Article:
—Lacie Ketelhut, program coordinator, Center for Effective Discipline
Most adults don’t consider the potential life-long impact of spanking as a form of discipline when responding to a child’s difficult behavior, but they should.
A recent study examined the practice of spanking in relation to Adverse Childhood Experiences (commonly referred to as ACEs). Examples of ACEs include abuse, neglect and other household dysfunction, such as parental substance abuse and incarceration. Children who have been exposed to ACEs have a greater risk of developing physical and mental health problems as an adult. The study indicated the long-term impacts of spanking are similar to those associated with physical and emotional abuse.
Unfortunately, spanking as a form of punishment continues to be passed on through generations and is a socially acceptable practice. Would parents continue spanking if they were aware of the potential negative impacts on child health and well-being?
Hitting is harmful in any relationship, especially within the parent-child relationship. The prevalence of corporal punishment in schools and homes is a public health issue that requires our attention and action. Join the growing initiative known as “No Hit Zone” to demonstrate your support for healthy relationships and safe environments that do not involve hitting.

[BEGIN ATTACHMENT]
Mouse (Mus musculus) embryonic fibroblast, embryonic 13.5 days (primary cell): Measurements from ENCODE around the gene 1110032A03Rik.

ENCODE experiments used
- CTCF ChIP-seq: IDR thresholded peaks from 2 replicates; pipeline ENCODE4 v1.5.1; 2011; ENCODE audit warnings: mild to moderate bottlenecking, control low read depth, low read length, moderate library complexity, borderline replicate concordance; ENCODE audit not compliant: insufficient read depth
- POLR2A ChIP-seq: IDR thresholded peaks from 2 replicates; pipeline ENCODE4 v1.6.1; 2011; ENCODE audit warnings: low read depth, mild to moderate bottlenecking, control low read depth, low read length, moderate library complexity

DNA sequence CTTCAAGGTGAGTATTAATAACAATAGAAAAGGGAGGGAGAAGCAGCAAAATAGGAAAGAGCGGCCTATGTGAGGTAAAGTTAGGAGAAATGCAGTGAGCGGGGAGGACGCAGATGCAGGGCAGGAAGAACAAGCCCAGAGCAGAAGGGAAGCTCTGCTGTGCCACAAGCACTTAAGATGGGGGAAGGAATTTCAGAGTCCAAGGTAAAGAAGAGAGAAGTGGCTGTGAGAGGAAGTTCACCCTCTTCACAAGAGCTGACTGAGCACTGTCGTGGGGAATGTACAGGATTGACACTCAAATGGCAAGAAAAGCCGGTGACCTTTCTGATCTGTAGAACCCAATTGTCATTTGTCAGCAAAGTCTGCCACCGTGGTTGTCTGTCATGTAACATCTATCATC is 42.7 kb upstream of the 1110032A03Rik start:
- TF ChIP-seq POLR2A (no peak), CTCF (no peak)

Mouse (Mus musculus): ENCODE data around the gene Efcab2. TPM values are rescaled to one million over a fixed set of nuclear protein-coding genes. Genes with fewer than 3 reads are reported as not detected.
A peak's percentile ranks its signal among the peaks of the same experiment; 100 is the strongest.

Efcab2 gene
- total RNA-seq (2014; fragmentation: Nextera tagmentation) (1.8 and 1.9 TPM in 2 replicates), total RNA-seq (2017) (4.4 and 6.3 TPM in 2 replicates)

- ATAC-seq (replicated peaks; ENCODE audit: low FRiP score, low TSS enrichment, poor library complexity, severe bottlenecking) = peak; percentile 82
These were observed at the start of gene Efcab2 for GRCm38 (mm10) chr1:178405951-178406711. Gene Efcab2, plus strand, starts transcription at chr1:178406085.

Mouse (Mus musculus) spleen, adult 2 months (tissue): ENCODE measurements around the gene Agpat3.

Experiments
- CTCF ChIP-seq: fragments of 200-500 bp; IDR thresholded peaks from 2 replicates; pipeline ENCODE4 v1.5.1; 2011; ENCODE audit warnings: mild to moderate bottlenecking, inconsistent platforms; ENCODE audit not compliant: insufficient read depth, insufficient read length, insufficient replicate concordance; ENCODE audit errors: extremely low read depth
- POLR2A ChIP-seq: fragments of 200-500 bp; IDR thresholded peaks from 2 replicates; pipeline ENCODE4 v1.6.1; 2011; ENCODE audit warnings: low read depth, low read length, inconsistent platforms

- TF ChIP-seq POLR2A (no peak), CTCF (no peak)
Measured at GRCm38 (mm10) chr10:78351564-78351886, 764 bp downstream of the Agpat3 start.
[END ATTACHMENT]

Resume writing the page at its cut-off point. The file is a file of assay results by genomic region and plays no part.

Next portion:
—Jane Straub, Victim assistance specialist, Jacob Wetterling Resource Center
Parenting or working with children can be rewarding, yet difficult. One of the reasons adults experience difficulties with children is we sometimes forget that children are not mini adults. Children are a work in progress. The brain is still under construction until the mid-twenties.
During a child’s developmental period they are fostering relationships, navigating their environment, and gaining independence. They often push boundaries to find out what the limits are. They may question everything to gain clarity and knowledge. They may be mad, sad, and glad within a five-minute time period.
Adults need to lay the foundation for self-regulation, conflict resolution, empathy, and compassion and emotion identification for children. This is especially important when a child has experienced a traumatic event, otherwise known as an Adverse Childhood Experience (ACE). Through their traumatic experience, they may have determined the world is not always safe, that an adult in their life is not trustworthy, or that they have no control over their life or their world. Their fight or flight response may be on high alert so we typically notice their behavior before we notice them.
Learning to create an environment to support children who have experienced traumatic events is more about a shift of perspective than a curriculum or blueprint. The most important component is to have an understanding of the different types of trauma. For example, trauma may be a one-time experience that taxes the well-being of the child such as an accident or death of a loved one. It may also be a chronic experience such as domestic violence or having a parent who suffers from mental illness or substance abuse.
Once we have a better understanding of trauma, we need to do everything within our control not to re-traumatize the child. Our body language, the words we use, and how we offer support can either help a child heal or cause them more harm.